The Cook, The Thief, His Wife And Her Lover [VHS]
Peter Greenaway directs this culinary tale of passion and revenge. An arrogant gangster (Michael Gambon) invests in a popular French restaurant, which he begins to frequent with his wife (Helen Mirren) and a band of crooks. He delights in humiliating his spouse, and, when she begins an affair with another patron (Alan Howard), the restaurant's cook (Richard Bohringer) tries to protect them from her husband's wrath.
The Cook, the Thief, His Wife and Her Lover is both adored and detested for its combination of sumptuous beauty and revolting decadence. Few directors polarise audiences in the same way as Peter Greenaway, a filmmaker as influenced by Jacobean revenge tragedy and 17th-century painting as by the French New Wave. A vile, gluttonous thief (Michael Gambon) spews hate and abuse at a restaurant run by a stoic French cook (Richard Bohringer), but under the thief's nose his wife (the ever-sensuous Helen Mirren) conducts an affair with a bookish lover (Alan Howard). Clothing (by avant-garde designer Jean-Paul Gaultier) changes colour as the characters move from room to room. Nudity, torture, rotting meat, and Tim Roth at his sleaziest all contribute the atmosphere of decay and excess. Not for everyone, but for some, essential. --Bret Fetzer --This text refers to the DVD edition.See all Product Description
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Top Customer Reviews
I project my blu-ray discs using a Sony VPL-HW65ES projector, professionally calibrated onto a 140 inch screen in a totally light-controlled environment. I play the discs using an Oppo BDP-103D player with the Darbee video processor set at about 40% through a Denon AVR-X7200W receiver.
I have compared The Cook, The Thief.... to three other Peter Greenaway titles, which I own on blu-ray:
- Drowning By Numbers is also licensed from NBC Universal - to MediumRare films. The print is spotless with no obviously grain reduction or other digital artefacts, the bitrate averages about 30 Mb/s, there are subtitles and a very interesting 30 minute interview with Peter Greenaway included. The colours are accurate but the blacks are mastered incorrectly and I had to bring down the brightness a few notches.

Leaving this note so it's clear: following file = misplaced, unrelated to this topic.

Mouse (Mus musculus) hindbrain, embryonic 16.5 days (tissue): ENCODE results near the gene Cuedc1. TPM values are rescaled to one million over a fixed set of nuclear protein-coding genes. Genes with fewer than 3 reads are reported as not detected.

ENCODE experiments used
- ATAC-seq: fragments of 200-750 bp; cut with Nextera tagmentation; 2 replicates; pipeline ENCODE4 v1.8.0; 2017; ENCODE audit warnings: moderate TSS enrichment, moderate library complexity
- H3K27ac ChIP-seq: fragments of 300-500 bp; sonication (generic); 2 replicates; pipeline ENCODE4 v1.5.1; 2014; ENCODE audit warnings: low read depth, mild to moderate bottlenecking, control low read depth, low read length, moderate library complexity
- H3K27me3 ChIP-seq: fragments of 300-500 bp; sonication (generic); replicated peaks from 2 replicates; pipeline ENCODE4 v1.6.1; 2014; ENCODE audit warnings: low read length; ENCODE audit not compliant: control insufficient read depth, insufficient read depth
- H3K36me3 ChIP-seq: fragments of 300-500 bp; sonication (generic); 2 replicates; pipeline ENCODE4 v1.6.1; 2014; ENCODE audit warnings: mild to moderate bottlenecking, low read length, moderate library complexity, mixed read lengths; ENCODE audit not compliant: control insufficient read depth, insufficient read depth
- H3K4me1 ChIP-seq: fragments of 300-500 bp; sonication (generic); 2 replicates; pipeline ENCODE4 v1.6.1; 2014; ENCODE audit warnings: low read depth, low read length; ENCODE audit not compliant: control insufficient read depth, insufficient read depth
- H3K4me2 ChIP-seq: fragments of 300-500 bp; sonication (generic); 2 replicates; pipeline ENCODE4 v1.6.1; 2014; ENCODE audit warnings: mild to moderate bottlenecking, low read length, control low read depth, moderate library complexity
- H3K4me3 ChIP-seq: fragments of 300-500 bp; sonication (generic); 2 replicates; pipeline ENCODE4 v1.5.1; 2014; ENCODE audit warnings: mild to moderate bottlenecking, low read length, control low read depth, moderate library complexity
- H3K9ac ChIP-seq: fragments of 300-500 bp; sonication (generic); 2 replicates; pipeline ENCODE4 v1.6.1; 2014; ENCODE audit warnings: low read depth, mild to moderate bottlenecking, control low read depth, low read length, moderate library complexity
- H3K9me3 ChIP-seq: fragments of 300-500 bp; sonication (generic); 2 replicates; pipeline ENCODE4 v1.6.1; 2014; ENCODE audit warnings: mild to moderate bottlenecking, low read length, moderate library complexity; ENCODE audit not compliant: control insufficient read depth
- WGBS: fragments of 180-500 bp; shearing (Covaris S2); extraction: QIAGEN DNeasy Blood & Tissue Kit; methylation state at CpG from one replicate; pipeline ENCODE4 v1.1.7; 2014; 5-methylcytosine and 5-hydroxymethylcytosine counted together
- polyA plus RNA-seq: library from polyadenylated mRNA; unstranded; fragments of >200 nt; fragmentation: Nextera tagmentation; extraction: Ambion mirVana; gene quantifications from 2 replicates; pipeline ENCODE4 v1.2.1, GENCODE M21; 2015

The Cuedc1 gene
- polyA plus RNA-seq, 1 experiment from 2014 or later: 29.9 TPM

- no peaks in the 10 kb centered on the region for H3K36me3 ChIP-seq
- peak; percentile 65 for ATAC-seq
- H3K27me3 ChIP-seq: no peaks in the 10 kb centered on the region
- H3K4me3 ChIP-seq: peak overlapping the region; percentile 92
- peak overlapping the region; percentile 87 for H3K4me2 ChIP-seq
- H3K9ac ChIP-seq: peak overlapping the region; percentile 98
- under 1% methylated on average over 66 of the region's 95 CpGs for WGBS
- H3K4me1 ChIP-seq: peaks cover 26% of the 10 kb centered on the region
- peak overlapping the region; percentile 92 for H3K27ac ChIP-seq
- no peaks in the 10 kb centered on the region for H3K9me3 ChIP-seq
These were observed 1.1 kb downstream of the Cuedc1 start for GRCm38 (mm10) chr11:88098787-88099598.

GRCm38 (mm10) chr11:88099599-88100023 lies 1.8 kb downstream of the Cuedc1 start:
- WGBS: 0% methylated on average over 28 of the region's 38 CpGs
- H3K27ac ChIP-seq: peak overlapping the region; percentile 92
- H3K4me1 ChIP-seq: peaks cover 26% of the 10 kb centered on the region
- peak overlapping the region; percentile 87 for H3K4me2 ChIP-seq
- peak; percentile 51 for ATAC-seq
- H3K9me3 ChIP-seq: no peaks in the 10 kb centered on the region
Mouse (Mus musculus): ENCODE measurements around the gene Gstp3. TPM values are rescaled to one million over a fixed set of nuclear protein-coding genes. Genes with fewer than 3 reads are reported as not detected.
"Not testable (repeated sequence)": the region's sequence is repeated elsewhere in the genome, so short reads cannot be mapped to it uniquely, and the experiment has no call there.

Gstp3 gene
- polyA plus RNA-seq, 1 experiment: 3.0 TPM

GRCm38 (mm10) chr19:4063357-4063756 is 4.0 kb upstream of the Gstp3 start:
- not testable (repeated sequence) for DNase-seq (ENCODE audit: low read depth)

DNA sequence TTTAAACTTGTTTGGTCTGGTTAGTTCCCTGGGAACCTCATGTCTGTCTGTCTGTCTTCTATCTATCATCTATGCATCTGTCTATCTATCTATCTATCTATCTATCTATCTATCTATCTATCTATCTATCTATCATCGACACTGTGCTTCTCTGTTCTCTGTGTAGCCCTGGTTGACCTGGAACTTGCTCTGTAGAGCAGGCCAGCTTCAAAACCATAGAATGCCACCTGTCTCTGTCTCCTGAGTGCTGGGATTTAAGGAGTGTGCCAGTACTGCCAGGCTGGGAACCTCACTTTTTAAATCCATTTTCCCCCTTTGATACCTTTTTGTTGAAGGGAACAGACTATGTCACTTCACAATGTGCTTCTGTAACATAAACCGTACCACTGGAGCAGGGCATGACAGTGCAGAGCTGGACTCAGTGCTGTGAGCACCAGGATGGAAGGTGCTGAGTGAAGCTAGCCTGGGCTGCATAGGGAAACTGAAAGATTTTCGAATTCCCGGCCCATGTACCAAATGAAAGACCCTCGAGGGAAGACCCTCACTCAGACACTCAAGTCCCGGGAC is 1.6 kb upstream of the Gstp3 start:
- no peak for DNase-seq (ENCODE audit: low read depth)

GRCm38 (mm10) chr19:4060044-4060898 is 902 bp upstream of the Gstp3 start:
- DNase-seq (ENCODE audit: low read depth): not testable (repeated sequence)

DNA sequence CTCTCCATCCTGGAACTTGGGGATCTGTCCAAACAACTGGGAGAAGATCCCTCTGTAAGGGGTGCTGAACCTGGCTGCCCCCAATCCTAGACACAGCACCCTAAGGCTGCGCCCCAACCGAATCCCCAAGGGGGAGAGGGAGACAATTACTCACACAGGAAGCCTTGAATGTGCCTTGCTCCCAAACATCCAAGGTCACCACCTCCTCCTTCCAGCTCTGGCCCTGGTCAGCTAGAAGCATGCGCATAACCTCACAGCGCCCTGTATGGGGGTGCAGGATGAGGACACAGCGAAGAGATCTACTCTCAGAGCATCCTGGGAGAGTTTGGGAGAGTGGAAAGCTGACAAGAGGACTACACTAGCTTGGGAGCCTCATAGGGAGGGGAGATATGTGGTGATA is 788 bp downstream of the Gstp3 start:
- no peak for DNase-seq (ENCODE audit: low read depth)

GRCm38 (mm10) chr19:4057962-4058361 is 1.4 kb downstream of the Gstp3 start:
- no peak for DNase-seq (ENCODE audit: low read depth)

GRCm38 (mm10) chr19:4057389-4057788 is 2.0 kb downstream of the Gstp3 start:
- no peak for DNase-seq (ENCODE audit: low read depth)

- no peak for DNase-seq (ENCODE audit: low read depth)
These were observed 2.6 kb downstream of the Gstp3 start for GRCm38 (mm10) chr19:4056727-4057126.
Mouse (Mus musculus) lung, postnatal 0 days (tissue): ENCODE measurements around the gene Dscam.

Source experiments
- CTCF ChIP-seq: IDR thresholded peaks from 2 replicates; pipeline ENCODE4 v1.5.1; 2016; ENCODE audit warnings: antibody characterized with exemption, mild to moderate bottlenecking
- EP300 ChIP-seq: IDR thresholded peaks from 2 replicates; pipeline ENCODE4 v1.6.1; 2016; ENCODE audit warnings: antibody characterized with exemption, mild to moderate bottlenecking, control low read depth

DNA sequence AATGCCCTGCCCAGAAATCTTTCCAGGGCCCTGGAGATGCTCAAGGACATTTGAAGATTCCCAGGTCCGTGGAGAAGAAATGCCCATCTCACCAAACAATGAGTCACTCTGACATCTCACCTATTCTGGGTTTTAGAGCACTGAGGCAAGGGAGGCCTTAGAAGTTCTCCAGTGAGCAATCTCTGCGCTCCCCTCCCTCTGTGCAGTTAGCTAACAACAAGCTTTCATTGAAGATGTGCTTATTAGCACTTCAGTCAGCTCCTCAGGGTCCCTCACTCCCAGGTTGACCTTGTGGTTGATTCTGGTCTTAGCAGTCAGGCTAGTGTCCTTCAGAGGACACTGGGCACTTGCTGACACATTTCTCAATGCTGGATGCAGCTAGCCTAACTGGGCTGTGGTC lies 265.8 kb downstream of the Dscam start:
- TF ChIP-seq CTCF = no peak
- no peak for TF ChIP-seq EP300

- A Zed & Two Noughts and The Belly of an Architect come from BFI masters. They are similarly mastered as Drowning By Numbers, with the same average bitrate and the same incorrect black level mastering. They are both subtitled and have a few supplements.
The Cook, The Thief, His Wife and her Lover blu ray is quite different.Read more ›
The opening titles illustrate the problem that persists throughout.
The orinigal wide screen presentation has been cropped such that the titles are incomplete.
Within the body of the film one is frequently left watching an empty centre of the original with the speaking characters somewhere off screen.
This brilliant film deserves much better treatment.
Once again, Greenaway has used the music of Michael Nyman to add a whole new dimension to the film. Indeed, Nyman never 'scored' any Greenaway films... the process was infact the other way around, with Greenaway choreographing his scenes to fit with Nyman's music. This film is by far and away the best example of this, and the result is superb. Incorporating some of Nyman's best music, the musical centrepiece of the film is Nyman's 'Memorial', and epic funeral march-like piece, originally composed as a memorial to the victims of the Heysel Stadium disaster in 1985.
As well as some great costumes (by Jean Paul Gaultier), set designs and brilliant acting (esp. by Gambon), this film boasts some great dark humour, as well as it's fair share of geniune nastiness. Gambon plays the abominable Albert Spica, a grotesque and vulgar man who abuses and humiliates his wife (Mirren), who seeks refuge with another man, only for Spica to turn his wretched attentions to him, with terrible consequences (can't say any more without giving the end away!)
As a piece of film-making, it's a masterpiece. As a nice cosy film you can sit down to watch on a rainy weekend over and over again, forget it! But for Greenaway's talent, Gambon's acting, Nyman's music, Gaultier's costumes and Sacha Vierny's cinematographic excellence, how many more reasons do you need to go out and buy this film? Great stuff!!
Most Recent Customer Reviews
Not for the feint-hearted. An in depth exploration of the animal within.Published 5 months ago by Amazon Customer
This is the worst DVD I have ever watch I bought it on a friends recommendation I'm beginning to question her sanity it's awful doesn't make sense quite pornographic definitely not... Read morePublished 7 months ago by lady penfold